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Take a hike!

Hiking isn’t just a good cardiovascular workout. It may also enhance your strength and balance while lowering your stress.

hiking
Image: Tomwang112/ iStock

Autumn can be a great time to spend time in the great outdoors after summer’s heat, humidity, and bugs have dwindled away. Hitting the trail in a local forest or other natural area may also offer some heart-related benefits that go beyond your typical neighborhood walk.

“The nice thing about hiking is that it exists along an entire continuum, from a gentle walk on a flat wooded path to mountain climbing,” says Dr. Aaron L. Baggish, associate director of the Cardiovascular Performance Program at Harvard-affiliated Massachusetts General Hospital. Nearly everyone, regardless of age or athletic ability, can find a hike that offers the right level of personal challenge. And hiking may even offer some unique physical and mental benefits, Dr. Baggish says.

Finding trials near you

Looking for hiking venues? Local, state, and national parks are a good place to start.

American Trails (www.americantrails.org) is a national nonprofit organization that supports local, regional, and long-distance trails for hiking and other uses; check the “Trails” tab to search by state to find hikes in your area.

Cardio fitness and beyond

Like brisk walking, hiking is a good way to improve your cardiovascular fitness, particularly if your route includes some hills, which will force your heart to work harder. Hiking on the slightly uneven surface of a trail also provides a natural way to engage the core muscles in your torso and to hone your balance skills. “You usually don’t get that type of lateral motion from walking on a treadmill or riding a bike,” says Dr. Baggish.

However, if you have problems with stability or vision, using walking or trekking poles can give you an added level of security on uneven terrain. Use poles with a spiked metal tip when walking on dirt or grass. Plant the pole out in front of you as you walk to take a little pressure off your knee joints. You can also use poles for Nordic walking (see “Nordic walking: Adding strength and stability”), which is best done on flat surfaces or gently rolling hills.

Natural stress relief?

Yet another advantage of hiking may be the restorative and stress-relieving powers of being outside in nature. A number of small studies hint that spending time in green space—nature preserves, woodlands, and even urban parks—may ease people’s stress levels. Giving the growing consensus that stress contributes to high blood pressure and heart disease risk, anything you can do to mitigate stress is likely helpful. In that realm, the benefits of hiking remain anecdotal, but outdoor enthusiasts tend to agree. “There’s a real sense of peace and composure you get from being outside and away from everything,” says Dr. Baggish, whose own passion is not hiking but running on trails in the rugged peaks of New Hampshire’s White Mountains.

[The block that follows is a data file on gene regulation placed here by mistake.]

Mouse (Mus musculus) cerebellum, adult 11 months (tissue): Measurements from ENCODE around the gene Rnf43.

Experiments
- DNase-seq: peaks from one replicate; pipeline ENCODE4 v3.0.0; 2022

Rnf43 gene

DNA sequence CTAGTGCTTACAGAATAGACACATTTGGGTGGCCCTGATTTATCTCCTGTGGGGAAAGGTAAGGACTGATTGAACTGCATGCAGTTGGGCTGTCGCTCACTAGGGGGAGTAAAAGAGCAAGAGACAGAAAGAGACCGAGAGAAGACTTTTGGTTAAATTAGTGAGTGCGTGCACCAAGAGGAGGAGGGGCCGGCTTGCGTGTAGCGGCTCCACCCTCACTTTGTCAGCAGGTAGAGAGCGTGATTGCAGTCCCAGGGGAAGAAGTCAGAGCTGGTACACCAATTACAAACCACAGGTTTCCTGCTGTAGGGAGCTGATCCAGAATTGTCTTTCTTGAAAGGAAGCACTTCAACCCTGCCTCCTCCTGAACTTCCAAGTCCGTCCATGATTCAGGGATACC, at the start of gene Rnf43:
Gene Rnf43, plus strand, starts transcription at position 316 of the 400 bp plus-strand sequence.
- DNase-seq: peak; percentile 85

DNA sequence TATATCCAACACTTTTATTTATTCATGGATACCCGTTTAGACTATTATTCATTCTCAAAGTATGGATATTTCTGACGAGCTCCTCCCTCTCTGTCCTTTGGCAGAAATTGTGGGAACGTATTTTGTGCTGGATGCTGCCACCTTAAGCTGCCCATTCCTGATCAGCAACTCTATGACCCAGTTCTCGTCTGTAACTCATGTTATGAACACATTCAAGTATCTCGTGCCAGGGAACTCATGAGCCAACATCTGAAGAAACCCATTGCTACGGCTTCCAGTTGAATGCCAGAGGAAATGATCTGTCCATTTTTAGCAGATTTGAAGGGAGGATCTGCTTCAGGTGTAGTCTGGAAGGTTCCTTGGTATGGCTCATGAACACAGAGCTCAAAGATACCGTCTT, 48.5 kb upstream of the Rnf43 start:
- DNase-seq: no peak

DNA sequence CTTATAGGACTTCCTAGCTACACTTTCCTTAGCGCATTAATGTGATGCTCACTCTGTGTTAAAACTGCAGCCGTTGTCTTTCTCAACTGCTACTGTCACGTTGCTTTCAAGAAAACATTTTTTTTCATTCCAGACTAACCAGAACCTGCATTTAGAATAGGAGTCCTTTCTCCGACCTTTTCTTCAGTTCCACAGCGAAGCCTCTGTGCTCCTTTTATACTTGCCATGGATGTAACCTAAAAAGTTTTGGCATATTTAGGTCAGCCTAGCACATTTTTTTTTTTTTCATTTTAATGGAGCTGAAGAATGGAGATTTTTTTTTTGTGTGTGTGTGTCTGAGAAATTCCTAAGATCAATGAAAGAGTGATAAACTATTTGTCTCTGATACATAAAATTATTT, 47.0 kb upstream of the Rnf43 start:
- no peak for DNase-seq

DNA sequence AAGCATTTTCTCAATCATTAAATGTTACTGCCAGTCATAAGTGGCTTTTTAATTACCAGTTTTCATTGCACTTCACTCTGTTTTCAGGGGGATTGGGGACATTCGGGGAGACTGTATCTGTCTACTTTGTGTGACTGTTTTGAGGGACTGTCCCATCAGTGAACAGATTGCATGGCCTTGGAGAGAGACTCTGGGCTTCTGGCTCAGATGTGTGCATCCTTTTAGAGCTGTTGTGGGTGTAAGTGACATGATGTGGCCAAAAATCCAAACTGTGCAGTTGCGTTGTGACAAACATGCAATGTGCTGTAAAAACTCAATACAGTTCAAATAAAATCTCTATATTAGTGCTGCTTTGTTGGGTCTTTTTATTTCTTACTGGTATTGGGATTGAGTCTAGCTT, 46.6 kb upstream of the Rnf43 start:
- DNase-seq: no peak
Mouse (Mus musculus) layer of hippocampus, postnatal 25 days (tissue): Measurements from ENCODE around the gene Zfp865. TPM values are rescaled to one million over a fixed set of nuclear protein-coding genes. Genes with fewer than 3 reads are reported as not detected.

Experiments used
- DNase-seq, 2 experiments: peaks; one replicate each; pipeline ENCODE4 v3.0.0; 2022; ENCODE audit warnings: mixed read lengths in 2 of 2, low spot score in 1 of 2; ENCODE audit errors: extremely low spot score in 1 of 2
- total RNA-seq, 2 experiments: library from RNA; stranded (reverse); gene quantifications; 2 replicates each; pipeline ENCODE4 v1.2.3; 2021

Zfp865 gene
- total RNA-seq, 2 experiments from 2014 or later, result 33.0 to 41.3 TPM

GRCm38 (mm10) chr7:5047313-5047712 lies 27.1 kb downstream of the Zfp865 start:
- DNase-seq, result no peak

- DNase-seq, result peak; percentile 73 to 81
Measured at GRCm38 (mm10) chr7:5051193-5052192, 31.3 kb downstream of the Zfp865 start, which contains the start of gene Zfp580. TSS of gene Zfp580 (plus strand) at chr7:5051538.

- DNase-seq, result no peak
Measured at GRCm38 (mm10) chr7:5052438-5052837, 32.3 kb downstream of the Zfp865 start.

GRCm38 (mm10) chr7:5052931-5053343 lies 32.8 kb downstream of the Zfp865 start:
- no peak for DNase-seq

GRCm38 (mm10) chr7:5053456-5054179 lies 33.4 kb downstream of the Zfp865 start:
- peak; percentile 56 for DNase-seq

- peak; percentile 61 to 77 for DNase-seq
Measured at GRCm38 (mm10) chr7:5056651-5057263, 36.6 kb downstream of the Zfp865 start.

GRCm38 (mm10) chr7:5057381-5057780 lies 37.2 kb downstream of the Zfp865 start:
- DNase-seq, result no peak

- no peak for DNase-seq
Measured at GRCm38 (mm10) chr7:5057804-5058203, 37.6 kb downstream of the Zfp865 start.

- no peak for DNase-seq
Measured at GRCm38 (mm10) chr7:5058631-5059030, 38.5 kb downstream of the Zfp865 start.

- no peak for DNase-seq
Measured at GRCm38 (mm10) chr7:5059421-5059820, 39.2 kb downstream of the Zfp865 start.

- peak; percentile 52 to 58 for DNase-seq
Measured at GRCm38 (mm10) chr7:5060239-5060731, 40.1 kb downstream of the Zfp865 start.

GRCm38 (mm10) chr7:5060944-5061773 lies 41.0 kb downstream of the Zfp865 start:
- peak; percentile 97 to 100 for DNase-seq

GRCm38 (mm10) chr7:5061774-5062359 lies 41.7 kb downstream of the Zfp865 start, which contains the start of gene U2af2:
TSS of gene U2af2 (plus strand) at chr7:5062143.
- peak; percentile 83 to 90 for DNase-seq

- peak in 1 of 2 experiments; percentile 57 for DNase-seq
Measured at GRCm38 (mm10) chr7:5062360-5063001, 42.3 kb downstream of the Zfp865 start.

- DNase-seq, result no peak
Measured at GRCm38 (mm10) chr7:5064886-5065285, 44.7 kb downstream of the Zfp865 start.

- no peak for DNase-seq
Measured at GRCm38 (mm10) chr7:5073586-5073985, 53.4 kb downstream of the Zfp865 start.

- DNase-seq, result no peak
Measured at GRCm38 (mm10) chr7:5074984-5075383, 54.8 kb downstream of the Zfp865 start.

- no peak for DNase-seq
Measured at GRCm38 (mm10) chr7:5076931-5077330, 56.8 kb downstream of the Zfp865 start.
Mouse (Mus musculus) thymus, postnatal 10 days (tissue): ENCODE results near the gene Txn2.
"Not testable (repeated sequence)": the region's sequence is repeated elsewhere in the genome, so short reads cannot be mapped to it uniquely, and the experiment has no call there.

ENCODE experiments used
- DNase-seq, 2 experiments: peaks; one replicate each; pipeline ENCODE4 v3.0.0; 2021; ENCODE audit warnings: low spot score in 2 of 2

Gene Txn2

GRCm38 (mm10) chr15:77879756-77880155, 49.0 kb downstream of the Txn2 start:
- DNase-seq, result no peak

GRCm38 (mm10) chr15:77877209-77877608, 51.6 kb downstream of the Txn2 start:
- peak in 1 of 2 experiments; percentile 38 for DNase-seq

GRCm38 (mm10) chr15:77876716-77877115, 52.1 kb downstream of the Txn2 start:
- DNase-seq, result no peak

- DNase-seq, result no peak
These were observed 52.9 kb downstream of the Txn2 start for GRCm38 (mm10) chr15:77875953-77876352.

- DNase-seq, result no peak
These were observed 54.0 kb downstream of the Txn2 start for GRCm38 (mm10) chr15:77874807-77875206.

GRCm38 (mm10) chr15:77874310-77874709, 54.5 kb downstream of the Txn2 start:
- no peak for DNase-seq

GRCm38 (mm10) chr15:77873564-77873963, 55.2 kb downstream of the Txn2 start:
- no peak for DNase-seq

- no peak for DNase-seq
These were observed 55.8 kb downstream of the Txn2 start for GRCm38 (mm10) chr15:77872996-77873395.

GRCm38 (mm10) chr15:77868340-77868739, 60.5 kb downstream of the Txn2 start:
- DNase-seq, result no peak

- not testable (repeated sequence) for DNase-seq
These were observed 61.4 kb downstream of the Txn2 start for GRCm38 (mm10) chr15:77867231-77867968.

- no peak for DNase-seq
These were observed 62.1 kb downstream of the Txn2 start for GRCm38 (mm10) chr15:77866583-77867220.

Here are his tips for a safe and enjoyable hiking experience:

  • Bring a map and hike with a partner. A companion is good for both company and safety. If you go alone, let someone know when you plan to return.

  • Wear hiking boots. Choose well-fitting footwear with good ankle support. Make sure to break them in with shorter walks so you don’t get blisters when you’re miles from a trailhead.

  • Stay hydrated. Don’t forget to take plenty of water along, especially in warm, sunny weather.

Nordic walking: Adding strength and stability

Originally designed as a summer training regimen for cross-country skiers, Nordic walking uses special poles that help you propel your body forward as you stride. Using poles adds an upper-body workout to your walk that tones your arms, shoulders, and back. This increases the number of calories you burn, without making you feel like you’re working harder. Several studies have shown increases of 20% to 25% in cardiovascular workload and calorie burn. Yet people using poles tend to report ratings of perceived exertion that are similar to walking without poles.

Consider purchasing your poles at an outdoor store where an employee can advise you on the best poles for your purposes, help you adjust the height, and give you a quick primer on their use. Most have metal tips (for use on trails) and attachable rubber tips for use on asphalt or concrete.

Posted by: Dr.Health

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